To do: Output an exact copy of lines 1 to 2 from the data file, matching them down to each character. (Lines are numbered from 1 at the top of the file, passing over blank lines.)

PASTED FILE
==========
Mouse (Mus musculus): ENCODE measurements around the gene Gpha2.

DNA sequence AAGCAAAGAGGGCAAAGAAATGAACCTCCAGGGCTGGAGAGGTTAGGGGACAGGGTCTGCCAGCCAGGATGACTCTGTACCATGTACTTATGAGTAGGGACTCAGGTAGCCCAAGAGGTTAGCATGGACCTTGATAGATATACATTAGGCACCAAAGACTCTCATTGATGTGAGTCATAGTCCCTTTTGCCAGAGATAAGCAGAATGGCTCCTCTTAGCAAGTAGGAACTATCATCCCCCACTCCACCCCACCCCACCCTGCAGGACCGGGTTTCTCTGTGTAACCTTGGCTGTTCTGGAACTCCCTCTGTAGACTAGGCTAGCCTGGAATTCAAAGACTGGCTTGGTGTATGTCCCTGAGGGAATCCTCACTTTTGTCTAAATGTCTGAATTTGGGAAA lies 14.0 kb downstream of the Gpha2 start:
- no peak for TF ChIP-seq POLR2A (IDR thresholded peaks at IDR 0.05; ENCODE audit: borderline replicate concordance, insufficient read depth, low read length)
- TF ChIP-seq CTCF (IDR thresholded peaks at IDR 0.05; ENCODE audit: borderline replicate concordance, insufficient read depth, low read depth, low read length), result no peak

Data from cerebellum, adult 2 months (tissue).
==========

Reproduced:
Mouse (Mus musculus): ENCODE measurements around the gene Gpha2.

DNA sequence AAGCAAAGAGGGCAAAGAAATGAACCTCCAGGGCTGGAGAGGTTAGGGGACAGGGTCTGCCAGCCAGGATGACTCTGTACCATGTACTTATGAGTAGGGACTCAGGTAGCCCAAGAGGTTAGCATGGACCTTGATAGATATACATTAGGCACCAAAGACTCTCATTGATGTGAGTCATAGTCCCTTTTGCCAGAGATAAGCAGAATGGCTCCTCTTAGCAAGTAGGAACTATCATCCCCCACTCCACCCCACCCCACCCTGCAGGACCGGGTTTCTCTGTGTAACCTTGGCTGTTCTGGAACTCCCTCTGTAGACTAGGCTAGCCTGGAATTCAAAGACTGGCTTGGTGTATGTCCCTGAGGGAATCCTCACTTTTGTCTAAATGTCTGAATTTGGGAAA lies 14.0 kb downstream of the Gpha2 start: